Still with me?  Well, then you can imagine that my friend had a response that was less than calm.  She has been fortunate enough to have a loving husband who is more than happy for her to remain at home with their toddler.  Her writing career, while hardly bringing in enough to retire on, is growing and while they’re not wealthy, they are happy, healthy and doing ok. If she wants to say “I wish” about a luxury item, that’s her right and none of your business!  Would she have suffered the same treatment if she had been working full-time and said the same thing??

Of course, motherhood is one of the hardest jobs on the planet as was proved by this great video, so I won’t go into that.

real jobWhat I’d like to address today is the fact that so many people look at authors and say that what we do is not a real job. Don’t even get me started on my job! A lot of what I do takes place in the digital world, via email or on social media and this immediately makes a lot of people around me assume that I’m not really working.

After all, who gets paid to be on Facebook and Twitter, Pinterest and YouTube?  ME!  Me and hundreds of other people who know how to use social media for more than just catching up with friends and family and cyber stalking supporting our favourite celebrities.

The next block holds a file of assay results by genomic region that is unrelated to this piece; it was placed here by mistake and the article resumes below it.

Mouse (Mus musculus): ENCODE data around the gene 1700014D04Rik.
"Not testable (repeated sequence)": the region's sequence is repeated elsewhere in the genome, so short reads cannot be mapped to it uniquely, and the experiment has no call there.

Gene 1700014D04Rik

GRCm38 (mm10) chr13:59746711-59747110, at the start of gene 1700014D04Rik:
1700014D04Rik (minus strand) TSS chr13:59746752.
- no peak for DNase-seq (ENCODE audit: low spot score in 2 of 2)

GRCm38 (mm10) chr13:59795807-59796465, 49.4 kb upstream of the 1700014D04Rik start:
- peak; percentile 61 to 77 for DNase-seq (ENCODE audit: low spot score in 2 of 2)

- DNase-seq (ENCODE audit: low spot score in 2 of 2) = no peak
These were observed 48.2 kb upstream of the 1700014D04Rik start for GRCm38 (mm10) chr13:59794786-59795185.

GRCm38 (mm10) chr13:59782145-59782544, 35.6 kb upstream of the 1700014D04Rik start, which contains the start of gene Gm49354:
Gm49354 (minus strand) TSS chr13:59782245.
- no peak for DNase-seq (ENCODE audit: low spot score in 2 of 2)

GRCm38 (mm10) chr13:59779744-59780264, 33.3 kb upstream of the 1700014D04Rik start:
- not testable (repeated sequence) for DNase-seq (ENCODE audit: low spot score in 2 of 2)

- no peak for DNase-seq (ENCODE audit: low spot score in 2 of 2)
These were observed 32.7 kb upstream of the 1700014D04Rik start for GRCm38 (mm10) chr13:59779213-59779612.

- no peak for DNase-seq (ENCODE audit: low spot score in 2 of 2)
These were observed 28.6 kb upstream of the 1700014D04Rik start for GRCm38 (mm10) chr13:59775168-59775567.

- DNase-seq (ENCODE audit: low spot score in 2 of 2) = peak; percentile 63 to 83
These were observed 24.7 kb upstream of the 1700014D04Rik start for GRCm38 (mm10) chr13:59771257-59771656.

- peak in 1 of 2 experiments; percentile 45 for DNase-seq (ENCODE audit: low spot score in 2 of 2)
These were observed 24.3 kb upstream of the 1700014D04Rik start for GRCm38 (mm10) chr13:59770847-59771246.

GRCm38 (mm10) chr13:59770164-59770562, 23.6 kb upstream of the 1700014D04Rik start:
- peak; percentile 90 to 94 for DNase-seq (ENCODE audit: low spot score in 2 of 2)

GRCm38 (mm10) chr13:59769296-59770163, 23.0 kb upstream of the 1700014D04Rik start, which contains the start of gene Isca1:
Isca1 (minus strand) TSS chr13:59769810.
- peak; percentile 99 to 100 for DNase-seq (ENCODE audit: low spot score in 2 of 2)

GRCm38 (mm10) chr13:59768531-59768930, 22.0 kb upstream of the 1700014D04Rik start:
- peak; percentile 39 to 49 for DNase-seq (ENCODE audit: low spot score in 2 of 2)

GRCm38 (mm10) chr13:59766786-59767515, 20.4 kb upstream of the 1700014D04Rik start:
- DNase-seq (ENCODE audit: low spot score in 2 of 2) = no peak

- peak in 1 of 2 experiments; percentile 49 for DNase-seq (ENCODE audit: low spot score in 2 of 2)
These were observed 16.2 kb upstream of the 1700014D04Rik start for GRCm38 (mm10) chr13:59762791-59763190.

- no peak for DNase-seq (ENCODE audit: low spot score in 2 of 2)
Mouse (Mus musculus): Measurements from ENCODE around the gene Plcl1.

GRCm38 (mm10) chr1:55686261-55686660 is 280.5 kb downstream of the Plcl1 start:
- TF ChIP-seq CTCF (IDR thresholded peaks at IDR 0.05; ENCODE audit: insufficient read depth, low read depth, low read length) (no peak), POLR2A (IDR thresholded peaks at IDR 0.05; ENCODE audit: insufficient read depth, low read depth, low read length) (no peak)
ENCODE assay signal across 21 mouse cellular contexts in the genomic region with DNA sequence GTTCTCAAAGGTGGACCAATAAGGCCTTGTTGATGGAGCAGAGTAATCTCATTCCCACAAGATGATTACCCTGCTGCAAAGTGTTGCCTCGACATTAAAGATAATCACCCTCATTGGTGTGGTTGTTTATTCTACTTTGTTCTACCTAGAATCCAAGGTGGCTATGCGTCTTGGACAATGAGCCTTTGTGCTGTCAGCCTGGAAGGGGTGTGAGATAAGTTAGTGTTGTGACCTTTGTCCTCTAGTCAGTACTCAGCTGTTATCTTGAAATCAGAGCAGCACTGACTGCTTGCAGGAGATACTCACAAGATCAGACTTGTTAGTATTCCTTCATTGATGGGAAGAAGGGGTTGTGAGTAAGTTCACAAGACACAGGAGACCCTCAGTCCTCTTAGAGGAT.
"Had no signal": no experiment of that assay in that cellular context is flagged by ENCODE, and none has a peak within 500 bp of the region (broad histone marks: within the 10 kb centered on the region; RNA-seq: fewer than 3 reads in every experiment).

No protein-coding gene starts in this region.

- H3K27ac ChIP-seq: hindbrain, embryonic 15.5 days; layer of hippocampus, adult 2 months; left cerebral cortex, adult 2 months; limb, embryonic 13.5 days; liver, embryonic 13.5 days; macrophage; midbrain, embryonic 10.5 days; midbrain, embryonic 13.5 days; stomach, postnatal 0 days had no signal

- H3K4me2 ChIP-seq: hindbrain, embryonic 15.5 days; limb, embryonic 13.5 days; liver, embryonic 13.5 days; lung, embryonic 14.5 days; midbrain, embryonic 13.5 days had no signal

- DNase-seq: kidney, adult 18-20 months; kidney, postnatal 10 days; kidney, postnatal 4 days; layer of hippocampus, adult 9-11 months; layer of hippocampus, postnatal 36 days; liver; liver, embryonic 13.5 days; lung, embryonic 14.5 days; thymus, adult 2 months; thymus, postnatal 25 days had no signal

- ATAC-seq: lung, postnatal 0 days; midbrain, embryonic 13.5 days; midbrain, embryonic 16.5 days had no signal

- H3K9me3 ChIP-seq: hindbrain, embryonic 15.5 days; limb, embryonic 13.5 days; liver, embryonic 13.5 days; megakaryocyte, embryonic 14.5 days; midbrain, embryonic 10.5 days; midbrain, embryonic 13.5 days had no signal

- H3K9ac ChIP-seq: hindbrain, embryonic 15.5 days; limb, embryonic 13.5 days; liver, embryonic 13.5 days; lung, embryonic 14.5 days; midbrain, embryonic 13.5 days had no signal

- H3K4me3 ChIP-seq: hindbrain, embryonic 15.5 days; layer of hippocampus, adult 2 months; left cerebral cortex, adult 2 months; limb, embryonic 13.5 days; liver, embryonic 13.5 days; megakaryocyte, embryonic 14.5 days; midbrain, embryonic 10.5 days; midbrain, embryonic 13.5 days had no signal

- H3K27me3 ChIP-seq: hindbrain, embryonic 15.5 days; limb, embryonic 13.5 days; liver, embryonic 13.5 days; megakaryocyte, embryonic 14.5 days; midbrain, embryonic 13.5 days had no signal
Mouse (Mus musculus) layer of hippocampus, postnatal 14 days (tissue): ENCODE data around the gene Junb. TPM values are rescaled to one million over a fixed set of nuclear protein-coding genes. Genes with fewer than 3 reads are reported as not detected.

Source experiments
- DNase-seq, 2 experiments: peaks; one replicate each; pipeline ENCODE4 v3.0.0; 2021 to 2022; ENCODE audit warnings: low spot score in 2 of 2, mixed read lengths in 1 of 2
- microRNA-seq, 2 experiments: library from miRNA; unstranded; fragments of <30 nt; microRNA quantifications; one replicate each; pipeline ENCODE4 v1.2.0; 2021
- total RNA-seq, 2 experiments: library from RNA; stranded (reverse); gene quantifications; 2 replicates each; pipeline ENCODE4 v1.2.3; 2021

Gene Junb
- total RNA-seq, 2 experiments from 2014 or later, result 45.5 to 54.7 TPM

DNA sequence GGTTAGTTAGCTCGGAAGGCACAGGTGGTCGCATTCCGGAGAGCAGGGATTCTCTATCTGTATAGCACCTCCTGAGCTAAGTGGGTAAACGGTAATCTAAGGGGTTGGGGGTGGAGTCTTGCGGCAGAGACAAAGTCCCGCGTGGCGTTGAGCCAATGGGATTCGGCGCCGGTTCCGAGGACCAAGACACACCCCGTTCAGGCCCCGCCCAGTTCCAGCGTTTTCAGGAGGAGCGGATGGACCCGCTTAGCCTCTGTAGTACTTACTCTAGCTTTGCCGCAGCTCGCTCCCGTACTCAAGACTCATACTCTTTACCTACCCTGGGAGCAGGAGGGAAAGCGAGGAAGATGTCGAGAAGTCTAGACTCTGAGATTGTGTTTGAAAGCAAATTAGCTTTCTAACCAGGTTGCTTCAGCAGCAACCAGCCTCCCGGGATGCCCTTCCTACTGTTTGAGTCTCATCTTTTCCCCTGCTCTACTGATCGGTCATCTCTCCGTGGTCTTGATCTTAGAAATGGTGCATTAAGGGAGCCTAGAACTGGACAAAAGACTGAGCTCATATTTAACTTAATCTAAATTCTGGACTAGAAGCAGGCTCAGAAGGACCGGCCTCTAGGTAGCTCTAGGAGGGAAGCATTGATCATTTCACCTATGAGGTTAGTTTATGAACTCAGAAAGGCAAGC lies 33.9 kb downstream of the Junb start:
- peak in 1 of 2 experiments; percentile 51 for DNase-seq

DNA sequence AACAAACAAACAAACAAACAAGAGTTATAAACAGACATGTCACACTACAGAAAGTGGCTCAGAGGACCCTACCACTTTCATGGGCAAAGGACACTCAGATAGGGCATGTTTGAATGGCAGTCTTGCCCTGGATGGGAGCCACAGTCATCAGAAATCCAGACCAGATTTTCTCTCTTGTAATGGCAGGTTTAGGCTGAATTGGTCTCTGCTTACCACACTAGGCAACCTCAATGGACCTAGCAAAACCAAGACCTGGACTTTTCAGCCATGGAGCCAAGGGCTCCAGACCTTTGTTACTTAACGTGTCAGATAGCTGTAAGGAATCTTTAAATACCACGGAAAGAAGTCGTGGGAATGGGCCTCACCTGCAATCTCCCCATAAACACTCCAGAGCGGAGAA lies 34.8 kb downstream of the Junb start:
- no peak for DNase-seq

Only someone who has never written more than an email could possibly think that writing a novel is not work. Considering that many people would agree that mental work is often more exhausting than physical labour, why would those same people say that writing isn’t taxing?  Is it because we enjoy writing?  Well, if you enjoy being an accountant, does that mean that you don’t have a “real job” either??

Writing is not a hobby or something we do to kill time.  It is something we are passionate about, something we invest hours, days and weeks in and something that we hope one day to be able to earn a living at.  We spend incalculable numbers of hours in research, writing, revising, and then promotion and marketing. Most of us do this while holding down a day job which pays our bills, but every now and then, one of us will be afforded the opportunity to pursue our chosen career full time and believe me… we do NOT waste that time.

My advice in this situation comes from my dear Mom… “If you don’t have anything nice to say, rather say nothing at all.”

And to the person who had the nerve to offer this advice to her… If my friend had wanted an opinion on her wish, she would’ve asked for one. And believe me… between raising a toddler and working on her latest novel, she is working plenty hard enough to satisfy even your high standards.

What do you think?

Until next time…

BM xx

New Newsletter News: Kirsten Blacketer